Fat profits from empty calories

Is a rapid rise in obesity levels in poor countries an acceptable side effect of multi-national companies and their investors pushing hard into these markets to create new profits?

In June this year, the World Health Organisation (WHO) said the increasing number of people in low and middle income countries being overweight and obese was creating major long-term public health problems. WHO identified that more than 75% of the world’s overweight children lived in those countries that also suffered issues associated with under-nutrition.

One of the key problems was the rising availability of cheap, highly calorific, or energy dense, foods and drinks that had little nutritional value. Driving this increase of consumption was intensive marketing, by multinational food and drink companies, particularly to children, according to another WHO study. Marketing about unprocessed foods in these countries did not exist.

There is so much money to be made in these low and middle income countries from selling soft drinks and the junk food that companies are targeting these markets as their future. Indeed, Coca Cola was very excited about the profit-making potential of the poor. In a presentation to a Barclays Capital conference in September this year, Coca Cola’s  senior executive Ahmet Bozer talked about ‘seizing the moment’ in sub-Saharan Africa with their ‘sparkling drinks’ (read the calorific Coke and the like) leading their charge into the market.

Bozer identified that there was a target consumer base of 6.1 billion people in Coca Cola’s International business and 37% of these were under 21. A core strategy was to drive sales growth through the flagship ‘sparkling’ market. Coca Cola was in the market for young drinkers to become loyal buyers of their product throughout their life, not as an occasional treat drink but as an everyday choice.

Some of the biggest American institutional investors in the world have major stake in Coca Cola. As at 30 June 2013, Berkshire Hathaway held 9% of the company, followed by Vanguard at 4.8%, State Street at 3.8%, Fidelity at 3.4% and BlackRock at 2.6%. Vanguard, State Street and BlackRock also have large stakes in PepsiCo.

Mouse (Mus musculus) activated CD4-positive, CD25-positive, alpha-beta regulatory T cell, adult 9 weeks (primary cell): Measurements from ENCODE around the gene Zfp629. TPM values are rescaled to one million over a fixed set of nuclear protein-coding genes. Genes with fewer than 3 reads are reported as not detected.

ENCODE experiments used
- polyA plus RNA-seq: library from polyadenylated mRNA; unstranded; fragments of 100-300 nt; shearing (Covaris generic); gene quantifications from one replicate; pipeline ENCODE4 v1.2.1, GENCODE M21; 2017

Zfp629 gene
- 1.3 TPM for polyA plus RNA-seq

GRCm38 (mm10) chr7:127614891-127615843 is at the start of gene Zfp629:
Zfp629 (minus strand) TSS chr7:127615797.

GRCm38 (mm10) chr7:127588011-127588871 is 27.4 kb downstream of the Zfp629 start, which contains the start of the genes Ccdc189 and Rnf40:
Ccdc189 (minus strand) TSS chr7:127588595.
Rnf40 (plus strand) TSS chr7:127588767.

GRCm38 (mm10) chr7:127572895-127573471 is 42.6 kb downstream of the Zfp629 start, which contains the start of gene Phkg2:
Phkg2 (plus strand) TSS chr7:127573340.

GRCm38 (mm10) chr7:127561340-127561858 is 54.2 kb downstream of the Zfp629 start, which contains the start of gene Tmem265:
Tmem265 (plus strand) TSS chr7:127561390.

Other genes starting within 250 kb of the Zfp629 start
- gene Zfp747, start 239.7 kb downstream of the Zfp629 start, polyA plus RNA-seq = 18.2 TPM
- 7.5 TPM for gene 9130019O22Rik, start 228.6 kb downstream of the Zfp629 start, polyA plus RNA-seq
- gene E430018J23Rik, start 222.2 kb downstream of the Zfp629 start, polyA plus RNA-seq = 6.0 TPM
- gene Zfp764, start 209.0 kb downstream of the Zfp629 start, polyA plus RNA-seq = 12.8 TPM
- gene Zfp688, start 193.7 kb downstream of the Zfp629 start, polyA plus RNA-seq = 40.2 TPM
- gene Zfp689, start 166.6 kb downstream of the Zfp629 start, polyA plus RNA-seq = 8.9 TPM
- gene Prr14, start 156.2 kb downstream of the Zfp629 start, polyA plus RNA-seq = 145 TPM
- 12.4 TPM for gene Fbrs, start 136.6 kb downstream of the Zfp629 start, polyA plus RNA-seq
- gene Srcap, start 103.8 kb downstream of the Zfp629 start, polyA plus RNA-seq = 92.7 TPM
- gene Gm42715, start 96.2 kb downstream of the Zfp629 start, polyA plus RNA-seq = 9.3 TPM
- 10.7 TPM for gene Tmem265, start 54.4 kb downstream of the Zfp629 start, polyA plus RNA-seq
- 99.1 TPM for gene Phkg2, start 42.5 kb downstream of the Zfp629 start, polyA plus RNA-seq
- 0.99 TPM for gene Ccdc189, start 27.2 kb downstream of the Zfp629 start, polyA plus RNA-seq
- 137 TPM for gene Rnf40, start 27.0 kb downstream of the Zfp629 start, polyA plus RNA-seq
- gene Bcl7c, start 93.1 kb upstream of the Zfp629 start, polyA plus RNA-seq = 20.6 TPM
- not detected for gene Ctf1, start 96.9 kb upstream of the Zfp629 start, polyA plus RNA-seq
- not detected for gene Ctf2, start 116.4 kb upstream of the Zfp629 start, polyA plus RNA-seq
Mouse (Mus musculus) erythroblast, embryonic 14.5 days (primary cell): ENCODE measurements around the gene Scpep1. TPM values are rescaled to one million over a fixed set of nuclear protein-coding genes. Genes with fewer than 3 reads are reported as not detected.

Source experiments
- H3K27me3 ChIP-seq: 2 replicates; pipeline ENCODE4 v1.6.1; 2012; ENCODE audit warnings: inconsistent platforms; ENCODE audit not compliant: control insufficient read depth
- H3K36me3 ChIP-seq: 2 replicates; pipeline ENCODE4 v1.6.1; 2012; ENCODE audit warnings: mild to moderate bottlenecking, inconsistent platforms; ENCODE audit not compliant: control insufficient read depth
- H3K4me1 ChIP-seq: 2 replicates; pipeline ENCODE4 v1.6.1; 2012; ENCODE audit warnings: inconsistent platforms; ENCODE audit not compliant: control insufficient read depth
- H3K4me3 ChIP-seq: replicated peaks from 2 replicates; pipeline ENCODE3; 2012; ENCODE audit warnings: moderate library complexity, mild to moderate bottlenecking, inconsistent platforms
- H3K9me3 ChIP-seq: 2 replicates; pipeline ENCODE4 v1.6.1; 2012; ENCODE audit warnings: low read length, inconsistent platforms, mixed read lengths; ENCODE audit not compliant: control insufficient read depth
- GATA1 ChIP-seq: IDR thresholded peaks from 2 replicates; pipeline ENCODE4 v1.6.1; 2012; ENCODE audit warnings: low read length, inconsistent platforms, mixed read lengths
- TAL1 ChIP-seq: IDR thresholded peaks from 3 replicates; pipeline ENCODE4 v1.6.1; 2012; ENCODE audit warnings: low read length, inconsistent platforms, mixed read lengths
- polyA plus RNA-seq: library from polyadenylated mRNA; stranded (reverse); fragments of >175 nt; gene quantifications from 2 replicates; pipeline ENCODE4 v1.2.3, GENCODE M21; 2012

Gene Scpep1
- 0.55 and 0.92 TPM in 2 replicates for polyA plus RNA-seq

Imagine if these institutional giants, who manage the money of the citizens of the US and others, actually told Coca Cola to revise their strategy.

What would happen if these investors told Coca Cola they would not sell their stock if Coca Cola took responsibility for the impact of their products on the health of their consumers (many of them without the benefit of the same level of health education as those of us in high income countries)? What would happen if Coca Cola focused on pushing their bottled water and healthier choice drinks into these markets instead? What impact would that have on this impending major health issue?

It doesn’t mean Coca Cola can’t make money, but rather make money out of products that don’t leave a trail of long-term health issues for its customers, the very people that will keep the company in business.

It doesn’t mean that investors can’t make returns on their investment in Coca Cola, but if nothing changes, what it does mean is that we, as the people that ultimately provide the money for institutional investors, value wealth over our health and the health of others less fortunate than us.

Who owns what is as clear as mud

One of the great transparency furphies in the corporate world is that you can find out who are the top shareholders by looking in their annual reports. The problem is a flick through the annual reports of most of Australia’s largest companies you may think you are reading the same list over and over again.

Most of the names on the list are nominee companies. The biggest ones in Australia are HSBC Custody Nominees (Australia) Ltd, JP Morgan Nominees Australia Ltd and National Nominees Ltd.

Nominee companies are custodian services that allow investments from a number of investors to be aggregated into one entity. According to the Australian Securities and Investments Commission (ASIC) they typically hold securities, arrange the banking of dividends and some form of consolidated reporting. They don’t engage with senior management or boards about how companies are run on behalf of their clients.